Here are is a very partial list of crisis predictions that so far have not panned out:
- world will be engulfed in super inflation/hyperinflation due to central banks QE policies
- stock markets are a bubble that will burst due to central bank policies
- bond market is a bubble that will burst as too low interest rates (and even negative interest rates) normalize back to higher rates
- a major sovereign debt default will trigger a global crisis
- Failure of a major too big to fail entity (like Deutsche Bank for example) that triggers a chain reaction failure in trillions of derivatives contracts across the globe
- Failure of a major gold (or silver) clearinghouse (like the Comex for example) to deliver physical gold (or silver) due to lack of available gold (or silver) to meet the contract with the buyer
- too strong US dollar triggers global defaults from entities who have borrowed US dollars at low interest rates and cannot pay back when the dollar rises too much (there is an estimated 9 Trillion around the world at risk on this issue)
- various specific dates that some believe have cyclical significance or religious significance have come and gone without the associated predicted crisis. (Examples - Shemitah, Year of Jubilee, etc)
- crash in oil prices would lead to major defaults in the oil industry and trigger massive derivative defaults and/or loan defaults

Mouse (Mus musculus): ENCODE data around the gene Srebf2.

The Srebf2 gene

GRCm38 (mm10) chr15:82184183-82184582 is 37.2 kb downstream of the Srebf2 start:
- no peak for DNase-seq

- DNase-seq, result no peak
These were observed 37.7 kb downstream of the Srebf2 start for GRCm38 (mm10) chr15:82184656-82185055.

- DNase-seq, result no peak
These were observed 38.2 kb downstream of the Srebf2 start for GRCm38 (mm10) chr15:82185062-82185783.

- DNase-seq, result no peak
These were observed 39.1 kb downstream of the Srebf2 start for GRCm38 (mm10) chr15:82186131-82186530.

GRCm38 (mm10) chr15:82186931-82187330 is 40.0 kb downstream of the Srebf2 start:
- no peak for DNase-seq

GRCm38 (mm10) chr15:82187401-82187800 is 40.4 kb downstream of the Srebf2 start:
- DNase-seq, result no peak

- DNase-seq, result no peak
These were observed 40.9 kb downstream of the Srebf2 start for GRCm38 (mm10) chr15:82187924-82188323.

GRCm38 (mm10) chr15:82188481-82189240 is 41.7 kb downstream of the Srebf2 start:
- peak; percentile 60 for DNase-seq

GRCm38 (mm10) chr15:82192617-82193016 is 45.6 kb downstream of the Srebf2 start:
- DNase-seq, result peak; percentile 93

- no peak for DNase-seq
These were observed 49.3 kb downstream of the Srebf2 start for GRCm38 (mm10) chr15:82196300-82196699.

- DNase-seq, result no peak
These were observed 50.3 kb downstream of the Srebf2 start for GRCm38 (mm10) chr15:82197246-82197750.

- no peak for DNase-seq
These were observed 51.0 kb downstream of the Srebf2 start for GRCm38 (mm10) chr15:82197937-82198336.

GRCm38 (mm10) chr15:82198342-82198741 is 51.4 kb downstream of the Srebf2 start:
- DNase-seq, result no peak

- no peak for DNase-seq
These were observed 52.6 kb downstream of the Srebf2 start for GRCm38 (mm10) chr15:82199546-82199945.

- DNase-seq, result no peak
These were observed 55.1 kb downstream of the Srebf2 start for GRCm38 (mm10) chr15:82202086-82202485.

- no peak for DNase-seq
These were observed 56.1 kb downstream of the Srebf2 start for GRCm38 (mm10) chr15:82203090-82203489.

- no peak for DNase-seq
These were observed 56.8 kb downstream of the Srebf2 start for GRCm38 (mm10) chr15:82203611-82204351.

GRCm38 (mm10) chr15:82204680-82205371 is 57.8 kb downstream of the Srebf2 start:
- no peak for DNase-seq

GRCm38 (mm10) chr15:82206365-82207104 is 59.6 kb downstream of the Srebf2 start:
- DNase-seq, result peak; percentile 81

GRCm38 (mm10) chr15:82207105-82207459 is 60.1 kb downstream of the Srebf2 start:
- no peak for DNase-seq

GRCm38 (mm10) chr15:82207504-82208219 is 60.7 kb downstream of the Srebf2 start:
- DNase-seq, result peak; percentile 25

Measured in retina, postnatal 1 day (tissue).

- Brexit will trigger a crisis in global markets
- election of Donald Trump will trigger a crisis in global markets
The list can go on and on if you do some searching. The interesting thing here is that many of the items in this list are very valid concerns and still exist now even though no major crisis has yet unfolded. 
The point to take from this is that we should be aware of the systemic risks that do exist and have some kind of plan in mind to deal with one if it were to ever happen. At the same time, we should very skeptical when anyone issues some kind of specific date or event crisis prediction. The above list makes it clear that no one can possibly predict the exact timing for a crisis event if we do get one. 
Again, most of us buy insurance so that we will have it if we need it even though we don't know if we will need it or exactly when we might need it. This event should be viewed in the same way. Do whatever you can in your situation to have some kind of insurance in case you need it and then hope you never use it. Try to continue to stay alert and watch events.

Added news note (9 am 12-19-16): IMF's Lagarde found guilty - IMF meets to decide her future